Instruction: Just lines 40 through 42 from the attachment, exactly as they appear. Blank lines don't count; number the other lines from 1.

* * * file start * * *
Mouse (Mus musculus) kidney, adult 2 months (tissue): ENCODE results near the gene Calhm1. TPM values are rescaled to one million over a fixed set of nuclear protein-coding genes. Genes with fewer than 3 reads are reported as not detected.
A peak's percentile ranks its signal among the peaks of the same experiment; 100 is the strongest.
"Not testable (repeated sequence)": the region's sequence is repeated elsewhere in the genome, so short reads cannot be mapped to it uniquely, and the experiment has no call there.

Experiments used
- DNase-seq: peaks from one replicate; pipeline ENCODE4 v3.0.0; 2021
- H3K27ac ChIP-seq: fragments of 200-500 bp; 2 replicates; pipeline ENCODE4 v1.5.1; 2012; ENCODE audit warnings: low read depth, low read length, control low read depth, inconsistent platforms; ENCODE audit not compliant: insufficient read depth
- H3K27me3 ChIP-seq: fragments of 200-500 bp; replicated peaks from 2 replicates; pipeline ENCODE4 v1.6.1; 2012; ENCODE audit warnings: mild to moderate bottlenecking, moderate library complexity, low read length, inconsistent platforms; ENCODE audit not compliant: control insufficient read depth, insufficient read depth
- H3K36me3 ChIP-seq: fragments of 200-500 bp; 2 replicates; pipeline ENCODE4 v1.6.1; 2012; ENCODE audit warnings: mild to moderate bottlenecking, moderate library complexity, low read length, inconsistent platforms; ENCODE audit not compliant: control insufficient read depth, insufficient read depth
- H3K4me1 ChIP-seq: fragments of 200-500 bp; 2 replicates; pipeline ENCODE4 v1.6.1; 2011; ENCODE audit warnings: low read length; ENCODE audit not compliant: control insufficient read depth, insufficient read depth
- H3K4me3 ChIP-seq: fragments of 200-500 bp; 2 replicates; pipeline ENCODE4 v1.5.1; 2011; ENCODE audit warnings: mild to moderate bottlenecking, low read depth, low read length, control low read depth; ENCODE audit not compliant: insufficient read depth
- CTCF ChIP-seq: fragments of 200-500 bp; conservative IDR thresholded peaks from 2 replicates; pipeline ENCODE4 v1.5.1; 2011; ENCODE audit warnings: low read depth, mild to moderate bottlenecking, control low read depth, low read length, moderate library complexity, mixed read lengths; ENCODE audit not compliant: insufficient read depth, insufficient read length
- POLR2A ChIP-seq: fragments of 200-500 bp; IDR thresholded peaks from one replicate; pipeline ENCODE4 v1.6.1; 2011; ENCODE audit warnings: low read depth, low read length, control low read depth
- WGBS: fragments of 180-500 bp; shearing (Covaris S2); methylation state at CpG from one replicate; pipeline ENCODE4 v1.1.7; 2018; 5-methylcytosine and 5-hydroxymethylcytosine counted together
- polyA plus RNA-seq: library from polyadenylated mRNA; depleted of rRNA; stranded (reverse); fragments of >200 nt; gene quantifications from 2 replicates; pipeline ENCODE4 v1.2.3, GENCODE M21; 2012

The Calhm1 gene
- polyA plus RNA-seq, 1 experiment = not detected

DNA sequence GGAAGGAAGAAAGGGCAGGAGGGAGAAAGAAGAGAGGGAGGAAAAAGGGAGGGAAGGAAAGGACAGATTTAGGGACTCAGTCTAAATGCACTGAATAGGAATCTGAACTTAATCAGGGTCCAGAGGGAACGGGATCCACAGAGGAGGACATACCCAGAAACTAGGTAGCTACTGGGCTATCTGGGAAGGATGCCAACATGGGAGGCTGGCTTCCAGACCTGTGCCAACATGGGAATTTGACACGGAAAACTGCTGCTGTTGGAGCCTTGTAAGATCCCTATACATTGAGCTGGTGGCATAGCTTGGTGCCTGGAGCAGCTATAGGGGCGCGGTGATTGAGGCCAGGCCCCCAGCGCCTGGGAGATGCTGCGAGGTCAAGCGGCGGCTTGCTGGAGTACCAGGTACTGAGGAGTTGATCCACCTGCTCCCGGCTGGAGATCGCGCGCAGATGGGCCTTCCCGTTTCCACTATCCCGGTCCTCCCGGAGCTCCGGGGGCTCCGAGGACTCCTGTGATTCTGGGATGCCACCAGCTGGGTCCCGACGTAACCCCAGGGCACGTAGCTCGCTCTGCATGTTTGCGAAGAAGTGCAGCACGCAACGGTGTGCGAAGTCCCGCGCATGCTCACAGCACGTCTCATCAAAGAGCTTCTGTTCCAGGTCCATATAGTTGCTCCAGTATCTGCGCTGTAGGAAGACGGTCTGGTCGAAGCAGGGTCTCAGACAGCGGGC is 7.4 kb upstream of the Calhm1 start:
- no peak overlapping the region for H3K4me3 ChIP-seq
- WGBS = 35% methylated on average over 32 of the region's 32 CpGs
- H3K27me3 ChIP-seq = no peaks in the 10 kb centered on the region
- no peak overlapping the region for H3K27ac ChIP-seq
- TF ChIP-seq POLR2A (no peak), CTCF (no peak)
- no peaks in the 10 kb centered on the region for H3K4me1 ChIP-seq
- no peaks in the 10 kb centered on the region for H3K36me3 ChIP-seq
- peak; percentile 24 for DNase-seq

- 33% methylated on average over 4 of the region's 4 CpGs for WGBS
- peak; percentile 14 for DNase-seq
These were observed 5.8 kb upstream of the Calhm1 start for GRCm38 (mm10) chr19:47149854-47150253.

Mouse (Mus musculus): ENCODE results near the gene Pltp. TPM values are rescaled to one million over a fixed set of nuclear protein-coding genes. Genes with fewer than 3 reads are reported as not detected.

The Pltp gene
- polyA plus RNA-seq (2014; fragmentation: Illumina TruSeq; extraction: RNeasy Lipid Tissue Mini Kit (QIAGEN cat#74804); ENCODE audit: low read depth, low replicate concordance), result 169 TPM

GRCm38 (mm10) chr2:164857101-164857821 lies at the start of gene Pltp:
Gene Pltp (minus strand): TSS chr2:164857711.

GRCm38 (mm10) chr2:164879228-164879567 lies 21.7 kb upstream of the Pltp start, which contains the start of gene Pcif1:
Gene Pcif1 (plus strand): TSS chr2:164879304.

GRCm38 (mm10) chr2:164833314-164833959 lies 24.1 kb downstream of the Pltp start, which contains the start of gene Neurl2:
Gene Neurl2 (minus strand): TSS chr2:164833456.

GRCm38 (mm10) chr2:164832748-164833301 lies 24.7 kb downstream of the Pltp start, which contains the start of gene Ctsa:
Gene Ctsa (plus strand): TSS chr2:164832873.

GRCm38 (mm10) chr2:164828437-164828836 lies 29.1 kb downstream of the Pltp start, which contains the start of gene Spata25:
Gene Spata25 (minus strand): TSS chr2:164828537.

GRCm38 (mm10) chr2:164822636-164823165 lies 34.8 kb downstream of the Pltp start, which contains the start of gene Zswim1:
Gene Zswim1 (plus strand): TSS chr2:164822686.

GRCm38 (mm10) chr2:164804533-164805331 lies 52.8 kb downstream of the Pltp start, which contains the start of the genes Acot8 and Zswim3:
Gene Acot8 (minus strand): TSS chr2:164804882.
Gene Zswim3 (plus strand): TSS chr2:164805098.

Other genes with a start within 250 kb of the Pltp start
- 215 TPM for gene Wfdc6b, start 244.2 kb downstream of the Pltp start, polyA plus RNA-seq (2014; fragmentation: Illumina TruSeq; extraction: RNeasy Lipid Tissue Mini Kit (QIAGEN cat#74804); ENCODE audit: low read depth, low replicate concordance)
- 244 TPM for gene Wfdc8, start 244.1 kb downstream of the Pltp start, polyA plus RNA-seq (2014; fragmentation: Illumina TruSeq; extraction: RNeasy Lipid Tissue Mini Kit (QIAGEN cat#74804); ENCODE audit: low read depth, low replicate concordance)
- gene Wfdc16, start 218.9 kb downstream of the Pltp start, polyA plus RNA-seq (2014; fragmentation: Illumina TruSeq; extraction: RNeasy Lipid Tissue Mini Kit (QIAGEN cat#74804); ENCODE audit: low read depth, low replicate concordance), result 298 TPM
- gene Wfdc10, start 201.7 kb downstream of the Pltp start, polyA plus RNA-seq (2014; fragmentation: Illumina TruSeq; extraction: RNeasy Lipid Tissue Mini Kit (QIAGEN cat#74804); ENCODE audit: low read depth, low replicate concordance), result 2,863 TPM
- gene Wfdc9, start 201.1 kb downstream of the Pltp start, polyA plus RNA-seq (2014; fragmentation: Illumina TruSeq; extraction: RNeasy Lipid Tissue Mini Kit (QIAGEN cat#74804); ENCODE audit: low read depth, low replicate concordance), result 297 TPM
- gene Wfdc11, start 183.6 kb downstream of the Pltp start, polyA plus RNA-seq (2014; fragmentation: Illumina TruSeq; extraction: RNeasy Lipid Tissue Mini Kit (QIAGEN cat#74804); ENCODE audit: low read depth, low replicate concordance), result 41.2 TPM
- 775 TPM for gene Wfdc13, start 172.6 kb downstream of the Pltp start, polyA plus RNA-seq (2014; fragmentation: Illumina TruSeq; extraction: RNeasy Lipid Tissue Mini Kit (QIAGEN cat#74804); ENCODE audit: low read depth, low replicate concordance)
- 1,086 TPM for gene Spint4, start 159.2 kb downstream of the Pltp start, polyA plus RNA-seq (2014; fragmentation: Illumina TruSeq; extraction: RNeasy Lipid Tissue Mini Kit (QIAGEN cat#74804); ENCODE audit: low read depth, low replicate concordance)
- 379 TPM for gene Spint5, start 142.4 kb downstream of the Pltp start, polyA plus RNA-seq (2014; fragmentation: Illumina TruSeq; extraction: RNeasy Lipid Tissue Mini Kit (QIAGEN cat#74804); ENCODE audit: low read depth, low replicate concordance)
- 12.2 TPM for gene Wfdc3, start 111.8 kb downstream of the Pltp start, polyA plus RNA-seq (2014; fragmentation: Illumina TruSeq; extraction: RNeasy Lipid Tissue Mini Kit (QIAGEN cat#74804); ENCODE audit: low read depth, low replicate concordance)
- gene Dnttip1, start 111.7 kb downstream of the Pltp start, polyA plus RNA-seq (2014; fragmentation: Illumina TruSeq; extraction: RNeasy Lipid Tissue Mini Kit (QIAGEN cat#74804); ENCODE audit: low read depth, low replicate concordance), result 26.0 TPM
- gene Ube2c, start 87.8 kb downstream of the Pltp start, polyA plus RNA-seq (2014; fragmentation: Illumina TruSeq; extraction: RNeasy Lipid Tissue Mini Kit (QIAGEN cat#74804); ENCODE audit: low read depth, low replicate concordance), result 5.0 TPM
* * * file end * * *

GRCm38 (mm10) chr2:164828437-164828836 lies 29.1 kb downstream of the Pltp start, which contains the start of gene Spata25:
Gene Spata25 (minus strand): TSS chr2:164828537.

GRCm38 (mm10) chr2:164822636-164823165 lies 34.8 kb downstream of the Pltp start, which contains the start of gene Zswim1: